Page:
Another irritating feature of the artwork is that some drawings lack labels. Figure 3.9, for example, comprises two fine drawings of nematocysts -- but nothing is labeled, so the value of the figure is markedly impaired. Figure 7.11 shows the planktonic larvae of a polychaete, a sea urchin, a crab and a snail, but with no labeling to tell the important names (such as pluteus, zoea and veliger) by which planktonic larvae are known.

Even with these failings -- which are mostly minor and can be rectified easily when the book goes into yet another edition -- An Introduction to the Biology of Marine Life is a solid text. It can furnish the advanced student with a lot of knowledge, soundly presented, about marine organisms, the marine environment, and human influence on both.

A Book That Starts Poorly
but Gets Better and Better

William J. Bennetta

Like Mosby's Marine Biology, which I reviewed in these pages six months ago, Brown's An Introduction to the Biology of Marine Life is a college text that also is sold for use in marine-biology courses offered by high schools. Like Mosby's book, it is generally current, factually solid, and appropriate for bright high-school students who already have had courses in geography and general biology. The two books are comparable in scope and organization, but their viewpoints are somewhat different. Mosby's book puts a bit more emphasis on organismal biology and the phenomenon of adaptation. Brown's gives more attention to ecology and the dynamics of marine ecosystems.

An Introduction to the Biology of Marine Life starts poorly but then gets better and better.

Chapter 1, "The Ocean as Habitat," begins with a historical summary that gives proper weight to plate tectonics, making clear that ocean basins are continuously changing. Then it tries, with less success, to outline some of the oceans' physical and chemical features that have biological importance. Some of the passages here, such as those dealing with wave dynamics or with certain properties of seawater, are so abbreviated that they appear to have little value.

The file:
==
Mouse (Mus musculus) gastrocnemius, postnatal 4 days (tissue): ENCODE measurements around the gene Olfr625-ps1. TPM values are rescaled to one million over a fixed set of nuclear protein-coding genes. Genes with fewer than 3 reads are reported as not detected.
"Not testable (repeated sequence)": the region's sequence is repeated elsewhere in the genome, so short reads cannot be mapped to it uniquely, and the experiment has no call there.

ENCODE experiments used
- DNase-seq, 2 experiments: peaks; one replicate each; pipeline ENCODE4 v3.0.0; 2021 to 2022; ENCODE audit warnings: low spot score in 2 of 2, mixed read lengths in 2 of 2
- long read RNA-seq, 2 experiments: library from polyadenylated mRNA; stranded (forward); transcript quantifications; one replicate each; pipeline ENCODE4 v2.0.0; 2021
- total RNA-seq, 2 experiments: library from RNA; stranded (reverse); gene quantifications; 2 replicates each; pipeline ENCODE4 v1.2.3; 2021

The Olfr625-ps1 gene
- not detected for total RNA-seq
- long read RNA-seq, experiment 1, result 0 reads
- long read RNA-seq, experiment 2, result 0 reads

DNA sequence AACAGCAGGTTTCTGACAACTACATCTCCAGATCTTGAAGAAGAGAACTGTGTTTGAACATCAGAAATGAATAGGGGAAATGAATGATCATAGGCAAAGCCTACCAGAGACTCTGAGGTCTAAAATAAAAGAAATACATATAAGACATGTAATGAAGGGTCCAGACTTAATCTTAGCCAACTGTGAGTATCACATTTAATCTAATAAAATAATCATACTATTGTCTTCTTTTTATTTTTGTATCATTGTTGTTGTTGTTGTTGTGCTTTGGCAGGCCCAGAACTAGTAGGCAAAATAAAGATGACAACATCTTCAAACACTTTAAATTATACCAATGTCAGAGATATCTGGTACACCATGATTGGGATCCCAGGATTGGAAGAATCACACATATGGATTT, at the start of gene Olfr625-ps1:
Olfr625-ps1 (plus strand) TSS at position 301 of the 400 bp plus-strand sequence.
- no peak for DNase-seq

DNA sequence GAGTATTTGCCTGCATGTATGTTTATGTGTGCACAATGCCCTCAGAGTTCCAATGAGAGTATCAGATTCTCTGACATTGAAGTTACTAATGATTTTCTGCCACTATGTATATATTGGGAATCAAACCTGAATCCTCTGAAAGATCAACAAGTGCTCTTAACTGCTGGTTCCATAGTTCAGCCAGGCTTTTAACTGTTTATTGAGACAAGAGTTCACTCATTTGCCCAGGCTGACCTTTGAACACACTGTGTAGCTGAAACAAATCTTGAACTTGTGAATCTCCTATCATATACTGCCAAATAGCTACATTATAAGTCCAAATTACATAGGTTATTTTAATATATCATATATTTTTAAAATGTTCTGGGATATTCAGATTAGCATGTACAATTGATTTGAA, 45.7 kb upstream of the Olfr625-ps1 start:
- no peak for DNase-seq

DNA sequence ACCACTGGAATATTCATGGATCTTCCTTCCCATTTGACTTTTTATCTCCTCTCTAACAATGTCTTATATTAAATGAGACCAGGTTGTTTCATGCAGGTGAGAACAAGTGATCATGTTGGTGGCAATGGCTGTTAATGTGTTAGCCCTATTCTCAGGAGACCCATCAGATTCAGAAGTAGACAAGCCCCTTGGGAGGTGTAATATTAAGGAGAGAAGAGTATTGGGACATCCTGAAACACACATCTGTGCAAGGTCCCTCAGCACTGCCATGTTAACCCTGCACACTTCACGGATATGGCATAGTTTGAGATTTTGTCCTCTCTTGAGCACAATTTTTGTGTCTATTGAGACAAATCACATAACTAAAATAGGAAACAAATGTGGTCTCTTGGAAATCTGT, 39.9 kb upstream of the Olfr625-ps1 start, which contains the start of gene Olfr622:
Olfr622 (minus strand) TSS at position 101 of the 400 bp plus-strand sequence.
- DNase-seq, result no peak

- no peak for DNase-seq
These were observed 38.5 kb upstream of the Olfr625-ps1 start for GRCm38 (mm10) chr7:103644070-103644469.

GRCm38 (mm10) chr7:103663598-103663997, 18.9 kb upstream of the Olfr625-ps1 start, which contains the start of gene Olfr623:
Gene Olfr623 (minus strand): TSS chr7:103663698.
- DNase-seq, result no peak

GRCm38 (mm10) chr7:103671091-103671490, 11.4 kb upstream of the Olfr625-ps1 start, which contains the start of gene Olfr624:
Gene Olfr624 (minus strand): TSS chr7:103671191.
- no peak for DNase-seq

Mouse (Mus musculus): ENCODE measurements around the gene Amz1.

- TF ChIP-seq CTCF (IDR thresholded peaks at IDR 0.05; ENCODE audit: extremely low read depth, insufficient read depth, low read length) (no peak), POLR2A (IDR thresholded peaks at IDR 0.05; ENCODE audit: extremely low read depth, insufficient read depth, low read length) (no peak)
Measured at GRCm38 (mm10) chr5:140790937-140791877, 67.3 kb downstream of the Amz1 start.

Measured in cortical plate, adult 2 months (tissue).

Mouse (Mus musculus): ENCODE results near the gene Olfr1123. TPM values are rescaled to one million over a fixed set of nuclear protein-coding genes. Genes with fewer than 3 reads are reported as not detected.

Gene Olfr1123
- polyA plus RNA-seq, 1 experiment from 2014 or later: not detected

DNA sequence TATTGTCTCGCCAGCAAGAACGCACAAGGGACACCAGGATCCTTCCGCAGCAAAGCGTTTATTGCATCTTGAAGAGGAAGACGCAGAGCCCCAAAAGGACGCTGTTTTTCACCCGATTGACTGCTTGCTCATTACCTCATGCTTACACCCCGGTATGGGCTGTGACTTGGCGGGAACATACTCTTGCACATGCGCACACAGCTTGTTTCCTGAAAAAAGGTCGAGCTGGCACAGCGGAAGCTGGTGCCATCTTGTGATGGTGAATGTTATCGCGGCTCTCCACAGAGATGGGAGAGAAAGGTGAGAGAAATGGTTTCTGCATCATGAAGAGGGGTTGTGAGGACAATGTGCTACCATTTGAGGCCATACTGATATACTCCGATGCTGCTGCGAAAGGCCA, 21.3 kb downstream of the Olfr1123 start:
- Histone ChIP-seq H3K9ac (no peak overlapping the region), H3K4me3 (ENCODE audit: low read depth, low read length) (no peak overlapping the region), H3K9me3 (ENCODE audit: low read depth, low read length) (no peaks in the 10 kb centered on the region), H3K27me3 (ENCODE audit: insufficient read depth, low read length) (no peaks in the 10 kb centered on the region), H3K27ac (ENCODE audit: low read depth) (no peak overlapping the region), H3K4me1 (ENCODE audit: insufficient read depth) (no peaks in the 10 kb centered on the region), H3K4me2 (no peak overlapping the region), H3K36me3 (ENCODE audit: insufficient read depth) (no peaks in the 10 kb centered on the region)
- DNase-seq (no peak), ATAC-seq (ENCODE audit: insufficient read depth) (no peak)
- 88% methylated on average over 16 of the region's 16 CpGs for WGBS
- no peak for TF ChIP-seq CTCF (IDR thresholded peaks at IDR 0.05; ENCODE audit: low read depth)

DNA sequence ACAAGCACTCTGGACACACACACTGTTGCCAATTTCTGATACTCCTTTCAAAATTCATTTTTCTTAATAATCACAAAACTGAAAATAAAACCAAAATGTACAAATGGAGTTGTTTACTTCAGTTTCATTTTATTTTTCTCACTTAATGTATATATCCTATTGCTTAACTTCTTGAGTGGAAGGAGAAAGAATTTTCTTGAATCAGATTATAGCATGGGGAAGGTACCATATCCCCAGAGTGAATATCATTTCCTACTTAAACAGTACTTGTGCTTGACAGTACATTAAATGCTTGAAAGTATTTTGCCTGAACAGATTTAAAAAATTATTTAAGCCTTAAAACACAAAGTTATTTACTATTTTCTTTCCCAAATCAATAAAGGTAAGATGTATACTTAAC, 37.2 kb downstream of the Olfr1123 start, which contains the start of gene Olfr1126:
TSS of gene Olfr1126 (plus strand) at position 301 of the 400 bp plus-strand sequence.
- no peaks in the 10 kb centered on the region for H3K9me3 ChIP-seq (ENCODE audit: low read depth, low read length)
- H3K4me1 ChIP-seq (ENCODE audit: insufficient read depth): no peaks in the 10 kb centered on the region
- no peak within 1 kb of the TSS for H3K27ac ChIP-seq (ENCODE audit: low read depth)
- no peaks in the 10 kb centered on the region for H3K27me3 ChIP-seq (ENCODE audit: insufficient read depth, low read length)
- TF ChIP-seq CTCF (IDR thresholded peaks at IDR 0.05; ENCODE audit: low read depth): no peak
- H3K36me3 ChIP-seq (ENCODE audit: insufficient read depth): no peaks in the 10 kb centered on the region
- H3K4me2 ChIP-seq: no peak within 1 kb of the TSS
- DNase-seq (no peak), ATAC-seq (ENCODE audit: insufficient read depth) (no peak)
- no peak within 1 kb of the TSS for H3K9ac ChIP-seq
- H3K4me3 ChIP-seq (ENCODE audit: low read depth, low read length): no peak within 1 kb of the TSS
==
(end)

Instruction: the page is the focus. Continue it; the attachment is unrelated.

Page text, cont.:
Chapter 2 has the title "Some Ecological and Biological Concepts," an odd phrase that signals the book's emphasis on ecology but also suggests, falsely, that ecology may exist by itself, separate from biology. The title aside, the chapter is unacceptably superficial and recalls the festivals of "mentioning" that we often see in middle-school books. It introduces far too many terms, with too little explanation, too little exemplification, too little regard for helping students to gain a real grasp of ideas.

Chapter 3, "An Overview of Marine Animals," is similarly unacceptable, even as an overview. Many taxonomic groups are mentioned, few are treated adequately, and some are not even described competently. The entire presentation looks hasty and seems not to be informed by a real understanding and appreciation of the diversity of animal life in the oceans. Like the two that precede it, this chapter is a candidate for rewriting.

With chapter 4, "Marine Primary Producers," things improve dramatically, and we encounter some of the ecological ideas that will pervade and unify the remainder of the text. The writing becomes smoother, more confident and quite readable, and the selection of material is knowledgeable and skillful.